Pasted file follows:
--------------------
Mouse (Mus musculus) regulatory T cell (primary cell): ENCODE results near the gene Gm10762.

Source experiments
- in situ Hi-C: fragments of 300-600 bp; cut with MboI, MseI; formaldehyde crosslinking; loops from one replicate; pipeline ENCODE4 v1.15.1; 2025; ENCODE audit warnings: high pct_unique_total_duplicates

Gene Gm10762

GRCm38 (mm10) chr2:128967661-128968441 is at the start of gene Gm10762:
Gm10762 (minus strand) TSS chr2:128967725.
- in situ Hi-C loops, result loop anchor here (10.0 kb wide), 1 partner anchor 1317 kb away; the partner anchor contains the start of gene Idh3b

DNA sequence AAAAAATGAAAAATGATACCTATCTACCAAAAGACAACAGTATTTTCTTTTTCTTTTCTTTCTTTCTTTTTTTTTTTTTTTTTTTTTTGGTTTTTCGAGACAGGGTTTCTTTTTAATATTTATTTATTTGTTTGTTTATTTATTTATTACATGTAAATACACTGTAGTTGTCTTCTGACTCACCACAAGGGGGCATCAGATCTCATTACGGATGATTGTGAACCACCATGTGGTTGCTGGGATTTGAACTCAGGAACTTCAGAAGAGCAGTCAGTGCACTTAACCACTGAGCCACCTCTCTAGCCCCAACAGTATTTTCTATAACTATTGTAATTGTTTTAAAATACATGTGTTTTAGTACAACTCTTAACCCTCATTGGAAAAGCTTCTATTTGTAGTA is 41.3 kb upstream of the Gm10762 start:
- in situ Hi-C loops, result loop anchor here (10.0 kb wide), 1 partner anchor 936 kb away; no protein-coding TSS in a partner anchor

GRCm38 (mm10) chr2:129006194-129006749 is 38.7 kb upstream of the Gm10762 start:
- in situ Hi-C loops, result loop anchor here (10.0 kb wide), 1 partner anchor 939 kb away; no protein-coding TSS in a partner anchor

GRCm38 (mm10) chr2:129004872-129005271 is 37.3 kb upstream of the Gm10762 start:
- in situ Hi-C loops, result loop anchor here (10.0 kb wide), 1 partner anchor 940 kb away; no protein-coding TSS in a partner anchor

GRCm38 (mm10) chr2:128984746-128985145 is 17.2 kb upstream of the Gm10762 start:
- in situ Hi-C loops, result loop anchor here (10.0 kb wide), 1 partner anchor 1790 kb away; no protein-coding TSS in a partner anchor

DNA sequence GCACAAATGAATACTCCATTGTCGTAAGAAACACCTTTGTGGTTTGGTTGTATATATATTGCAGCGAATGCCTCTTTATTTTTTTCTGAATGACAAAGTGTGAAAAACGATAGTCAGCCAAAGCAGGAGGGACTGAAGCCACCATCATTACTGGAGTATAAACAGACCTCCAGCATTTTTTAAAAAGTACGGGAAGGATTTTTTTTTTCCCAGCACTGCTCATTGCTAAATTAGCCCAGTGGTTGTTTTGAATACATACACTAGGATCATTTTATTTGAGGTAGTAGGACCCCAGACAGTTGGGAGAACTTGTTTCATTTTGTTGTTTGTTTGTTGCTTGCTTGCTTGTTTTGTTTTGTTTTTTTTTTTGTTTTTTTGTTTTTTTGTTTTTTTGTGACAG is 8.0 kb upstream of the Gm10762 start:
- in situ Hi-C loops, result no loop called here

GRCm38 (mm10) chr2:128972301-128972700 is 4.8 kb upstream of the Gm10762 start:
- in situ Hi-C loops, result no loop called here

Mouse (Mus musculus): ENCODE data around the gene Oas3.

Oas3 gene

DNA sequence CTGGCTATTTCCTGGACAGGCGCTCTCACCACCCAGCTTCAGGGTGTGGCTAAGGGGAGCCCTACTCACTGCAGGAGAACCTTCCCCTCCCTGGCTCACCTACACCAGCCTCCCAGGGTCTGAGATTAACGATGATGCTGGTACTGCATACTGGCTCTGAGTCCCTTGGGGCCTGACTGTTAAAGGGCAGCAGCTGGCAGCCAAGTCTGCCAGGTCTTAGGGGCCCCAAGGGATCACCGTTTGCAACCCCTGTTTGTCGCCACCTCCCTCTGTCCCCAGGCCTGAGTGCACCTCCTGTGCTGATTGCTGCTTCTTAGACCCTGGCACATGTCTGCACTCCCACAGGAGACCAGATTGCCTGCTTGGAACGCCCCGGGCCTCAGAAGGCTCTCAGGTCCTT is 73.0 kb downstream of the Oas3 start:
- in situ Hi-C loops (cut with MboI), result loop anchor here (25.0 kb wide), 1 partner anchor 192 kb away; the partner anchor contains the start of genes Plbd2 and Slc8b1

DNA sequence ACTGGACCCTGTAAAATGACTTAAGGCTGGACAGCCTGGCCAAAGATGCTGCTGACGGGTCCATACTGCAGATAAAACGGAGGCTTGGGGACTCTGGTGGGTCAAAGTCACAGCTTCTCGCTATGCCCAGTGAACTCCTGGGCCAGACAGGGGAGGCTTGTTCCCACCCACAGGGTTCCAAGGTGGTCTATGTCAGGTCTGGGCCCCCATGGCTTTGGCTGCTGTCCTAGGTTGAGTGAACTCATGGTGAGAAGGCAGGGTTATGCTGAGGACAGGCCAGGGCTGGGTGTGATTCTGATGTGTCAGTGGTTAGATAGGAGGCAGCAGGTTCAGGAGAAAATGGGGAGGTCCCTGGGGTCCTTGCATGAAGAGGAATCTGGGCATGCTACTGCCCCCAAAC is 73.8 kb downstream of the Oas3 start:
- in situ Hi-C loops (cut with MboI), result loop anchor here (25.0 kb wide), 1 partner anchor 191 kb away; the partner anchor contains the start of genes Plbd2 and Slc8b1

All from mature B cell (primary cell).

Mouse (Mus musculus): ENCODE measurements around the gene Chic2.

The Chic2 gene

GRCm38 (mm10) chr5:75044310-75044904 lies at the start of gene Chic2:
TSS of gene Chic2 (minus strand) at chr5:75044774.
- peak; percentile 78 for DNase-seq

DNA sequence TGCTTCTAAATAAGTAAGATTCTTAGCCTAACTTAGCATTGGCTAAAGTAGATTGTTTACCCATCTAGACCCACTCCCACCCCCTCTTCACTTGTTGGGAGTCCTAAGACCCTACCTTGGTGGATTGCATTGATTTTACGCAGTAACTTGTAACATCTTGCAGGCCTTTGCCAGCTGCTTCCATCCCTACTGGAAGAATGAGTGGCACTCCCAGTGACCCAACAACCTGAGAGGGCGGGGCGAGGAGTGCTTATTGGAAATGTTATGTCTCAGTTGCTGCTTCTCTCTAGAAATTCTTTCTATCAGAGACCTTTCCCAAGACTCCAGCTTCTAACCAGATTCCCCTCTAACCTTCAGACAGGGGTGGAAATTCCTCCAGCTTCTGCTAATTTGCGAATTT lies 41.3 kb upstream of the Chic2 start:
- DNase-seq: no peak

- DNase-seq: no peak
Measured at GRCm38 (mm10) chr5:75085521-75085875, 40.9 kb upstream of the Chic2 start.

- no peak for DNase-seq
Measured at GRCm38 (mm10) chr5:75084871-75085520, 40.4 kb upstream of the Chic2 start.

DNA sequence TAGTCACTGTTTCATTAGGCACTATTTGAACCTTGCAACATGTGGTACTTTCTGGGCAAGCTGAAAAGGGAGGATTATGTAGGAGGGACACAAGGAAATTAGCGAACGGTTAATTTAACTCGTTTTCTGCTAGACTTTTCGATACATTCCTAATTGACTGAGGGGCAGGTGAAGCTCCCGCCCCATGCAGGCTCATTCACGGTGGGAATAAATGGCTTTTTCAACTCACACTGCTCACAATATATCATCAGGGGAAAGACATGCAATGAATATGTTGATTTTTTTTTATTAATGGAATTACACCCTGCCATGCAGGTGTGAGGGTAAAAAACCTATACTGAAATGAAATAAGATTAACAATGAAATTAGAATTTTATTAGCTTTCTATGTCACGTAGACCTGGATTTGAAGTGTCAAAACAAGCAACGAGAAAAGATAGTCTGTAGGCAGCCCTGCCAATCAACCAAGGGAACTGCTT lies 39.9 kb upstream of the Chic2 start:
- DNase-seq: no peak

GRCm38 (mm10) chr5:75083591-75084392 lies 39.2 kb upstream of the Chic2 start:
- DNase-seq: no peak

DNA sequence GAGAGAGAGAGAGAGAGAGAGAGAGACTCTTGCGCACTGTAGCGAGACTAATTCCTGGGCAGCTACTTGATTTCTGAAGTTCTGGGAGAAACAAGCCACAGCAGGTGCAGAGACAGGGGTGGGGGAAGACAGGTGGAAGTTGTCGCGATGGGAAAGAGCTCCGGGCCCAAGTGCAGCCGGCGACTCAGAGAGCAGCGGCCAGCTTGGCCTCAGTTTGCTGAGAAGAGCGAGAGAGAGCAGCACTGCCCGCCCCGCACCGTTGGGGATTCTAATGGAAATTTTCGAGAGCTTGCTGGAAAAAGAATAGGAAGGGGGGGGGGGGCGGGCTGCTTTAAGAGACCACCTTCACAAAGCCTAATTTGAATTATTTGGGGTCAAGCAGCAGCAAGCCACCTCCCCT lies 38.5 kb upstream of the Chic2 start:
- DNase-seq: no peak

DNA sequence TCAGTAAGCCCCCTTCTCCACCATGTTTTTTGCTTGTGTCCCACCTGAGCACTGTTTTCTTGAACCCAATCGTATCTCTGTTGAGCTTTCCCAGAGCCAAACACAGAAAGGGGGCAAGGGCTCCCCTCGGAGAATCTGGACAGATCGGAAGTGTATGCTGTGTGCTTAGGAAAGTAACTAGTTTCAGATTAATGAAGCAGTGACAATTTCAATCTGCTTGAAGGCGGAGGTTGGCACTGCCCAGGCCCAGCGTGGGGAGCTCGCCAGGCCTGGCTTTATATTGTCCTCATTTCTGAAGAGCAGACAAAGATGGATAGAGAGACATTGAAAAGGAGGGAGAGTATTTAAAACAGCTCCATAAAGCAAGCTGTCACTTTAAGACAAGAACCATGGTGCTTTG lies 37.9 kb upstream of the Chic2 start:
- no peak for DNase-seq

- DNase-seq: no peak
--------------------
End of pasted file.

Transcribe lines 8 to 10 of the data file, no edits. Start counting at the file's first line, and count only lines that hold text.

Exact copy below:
DNA sequence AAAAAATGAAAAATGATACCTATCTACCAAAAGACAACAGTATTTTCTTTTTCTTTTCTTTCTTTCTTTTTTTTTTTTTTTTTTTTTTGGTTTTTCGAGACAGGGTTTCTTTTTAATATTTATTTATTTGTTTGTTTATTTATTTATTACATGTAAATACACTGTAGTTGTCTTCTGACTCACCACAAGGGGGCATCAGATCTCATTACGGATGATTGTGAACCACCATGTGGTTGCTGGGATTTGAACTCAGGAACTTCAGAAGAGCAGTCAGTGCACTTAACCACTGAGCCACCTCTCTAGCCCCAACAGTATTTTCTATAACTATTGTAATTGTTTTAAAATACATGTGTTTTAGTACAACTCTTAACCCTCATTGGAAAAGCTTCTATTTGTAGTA is 41.3 kb upstream of the Gm10762 start:
- in situ Hi-C loops, result loop anchor here (10.0 kb wide), 1 partner anchor 936 kb away; no protein-coding TSS in a partner anchor

GRCm38 (mm10) chr2:129006194-129006749 is 38.7 kb upstream of the Gm10762 start: